A video of police excesses of special force Berkut went viral on social media showing activists being stripped naked. Moreover, mysterious disappearance and cases of death under inexplicable circumstances from homes, streets, cars, hospitals drew more people to the protests, spreading the mass uprisings all over Ukraine and capturing local self-governments. It grew to unite football fans, youth, students, teachers, creative people, ordinary villagers, clergy, small and medium businesses, elderly and the common people. Never before had Ukraine seen antipodes joining hands — far-Right, anarchist and leftist groups. Political parties are being advised by civil society. Contrary to media assumptions, this movement is not against Russians as a banner from Sebastopol in Kiev’s Maidan, home to the Russian Black Sea Fleet Naval base, tells it all: “We want brotherhood (bratstvo) not slavery (rabstvo).” Perhaps, there is no better key to regaining influence in Ukraine for Putin’s Russia. Political instability in a neighbouring country cannot be the best option for Russia, at least prior to and during the Sochi Olympics.”
While Ukrainians are being reborn into a nation, Maidan is no place for insurgence. It is a unique island of protest in the heart of Kiev for everyone — Afghan war veterans, men dressed Cossack-style, IT professionals, elderly women, doctors, nurses, plenty of volunteers, philosophers, poets, small company owners and professionals. Even Miss Ukraine of 2013 was seen distributing food.
Food is cooked in huge cauldrons, song and speeches are rendered round the clock from the stage, priests of various faiths as well as atheists walk around, a stage is set for lectures of the Open University for all. Generation Y, the source and driving force of the movement, continues to create beautiful posters and numerous Facebook pages, while tracing human rights abuse, finding lost persons and attending to wounded activists. A bunch of IT guys launched computer games Berkut and Maidan. People contribute money, food and warm clothes. It looks like a fest, but is a fortress of a movement, flanked by self-constructed barricades with barbed wire, tyres, sacks of snow, wood and sticks. It is a self-contained world, a surreal reproduction of the Ukrainian Cossack Sich tradition, freedom at its best.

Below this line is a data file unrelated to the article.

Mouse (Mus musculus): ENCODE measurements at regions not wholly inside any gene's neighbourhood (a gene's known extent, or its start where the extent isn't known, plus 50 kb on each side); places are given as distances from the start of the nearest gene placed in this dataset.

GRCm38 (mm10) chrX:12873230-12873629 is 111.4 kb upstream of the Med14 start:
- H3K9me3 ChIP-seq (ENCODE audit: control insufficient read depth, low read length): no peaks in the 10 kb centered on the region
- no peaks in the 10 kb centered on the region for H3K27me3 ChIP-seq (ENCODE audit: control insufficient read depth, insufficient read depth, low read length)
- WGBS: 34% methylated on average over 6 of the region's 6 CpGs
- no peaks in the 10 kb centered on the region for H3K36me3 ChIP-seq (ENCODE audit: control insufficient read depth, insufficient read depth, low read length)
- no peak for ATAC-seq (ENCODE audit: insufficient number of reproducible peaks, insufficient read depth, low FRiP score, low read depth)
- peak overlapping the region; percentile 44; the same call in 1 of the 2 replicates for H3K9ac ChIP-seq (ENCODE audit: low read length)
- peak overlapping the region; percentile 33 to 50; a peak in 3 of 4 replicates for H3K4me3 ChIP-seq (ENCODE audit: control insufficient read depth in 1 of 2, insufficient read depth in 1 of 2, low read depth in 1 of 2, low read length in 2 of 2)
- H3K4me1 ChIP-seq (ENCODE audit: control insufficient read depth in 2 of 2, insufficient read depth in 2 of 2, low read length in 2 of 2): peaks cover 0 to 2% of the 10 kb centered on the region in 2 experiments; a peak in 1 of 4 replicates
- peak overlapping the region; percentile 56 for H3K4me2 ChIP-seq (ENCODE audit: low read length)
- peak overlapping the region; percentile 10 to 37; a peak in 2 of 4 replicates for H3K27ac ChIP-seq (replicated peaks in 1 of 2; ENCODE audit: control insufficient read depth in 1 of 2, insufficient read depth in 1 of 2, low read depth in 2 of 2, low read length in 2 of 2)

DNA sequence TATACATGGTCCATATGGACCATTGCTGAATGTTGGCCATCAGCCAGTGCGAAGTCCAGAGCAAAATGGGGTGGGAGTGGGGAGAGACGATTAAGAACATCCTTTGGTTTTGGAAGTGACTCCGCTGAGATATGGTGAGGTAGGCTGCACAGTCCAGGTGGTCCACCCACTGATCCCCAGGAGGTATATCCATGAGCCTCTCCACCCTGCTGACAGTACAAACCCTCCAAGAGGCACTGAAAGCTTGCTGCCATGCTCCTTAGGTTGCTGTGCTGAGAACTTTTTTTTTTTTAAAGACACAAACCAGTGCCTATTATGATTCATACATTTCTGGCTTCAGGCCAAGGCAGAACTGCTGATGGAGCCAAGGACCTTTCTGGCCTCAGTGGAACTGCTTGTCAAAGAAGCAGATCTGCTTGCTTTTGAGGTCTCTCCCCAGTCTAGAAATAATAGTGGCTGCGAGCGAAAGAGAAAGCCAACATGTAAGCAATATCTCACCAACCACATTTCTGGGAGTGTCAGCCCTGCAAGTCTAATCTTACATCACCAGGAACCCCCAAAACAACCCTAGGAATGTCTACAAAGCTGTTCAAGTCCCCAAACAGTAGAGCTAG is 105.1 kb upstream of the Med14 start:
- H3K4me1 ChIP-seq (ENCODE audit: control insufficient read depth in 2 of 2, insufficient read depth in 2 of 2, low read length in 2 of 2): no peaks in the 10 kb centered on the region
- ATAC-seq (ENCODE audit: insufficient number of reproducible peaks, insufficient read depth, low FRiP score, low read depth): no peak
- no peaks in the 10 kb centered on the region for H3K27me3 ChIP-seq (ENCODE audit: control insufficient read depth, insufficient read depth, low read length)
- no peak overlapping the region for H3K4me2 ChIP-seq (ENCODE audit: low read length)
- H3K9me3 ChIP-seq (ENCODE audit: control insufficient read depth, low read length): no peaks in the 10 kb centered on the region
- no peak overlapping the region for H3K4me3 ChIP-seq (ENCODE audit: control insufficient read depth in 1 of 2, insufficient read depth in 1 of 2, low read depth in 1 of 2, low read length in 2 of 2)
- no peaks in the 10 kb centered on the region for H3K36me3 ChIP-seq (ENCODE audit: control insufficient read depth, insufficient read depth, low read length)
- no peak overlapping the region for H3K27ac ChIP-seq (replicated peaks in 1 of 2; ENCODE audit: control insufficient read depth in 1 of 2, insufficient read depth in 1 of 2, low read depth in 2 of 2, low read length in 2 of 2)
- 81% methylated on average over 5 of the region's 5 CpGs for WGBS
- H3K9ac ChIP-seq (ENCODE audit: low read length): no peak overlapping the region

Following bloodshed, a dialogue started between the conflicting parties to end the impasse. The few positive steps are that the unpopular laws were repealed, the PM resigned, which are the first small victories of the Euro-Maidan. But the opposition disagreed with a law to free all arrested activists adopted on the condition that occupied administrative buildings be vacated. The stalemate goes on as there are many unmet demands — change the Constitution to parliamentary system, early presidential and parliamentary elections. It is time for the international community and the democratic world to be more proactive so that this country does not slip into civil war or totalitarian dictatorship? Can Europe and Russia afford the high geopolitical costs?
The author is an expert on international relations and foreign policy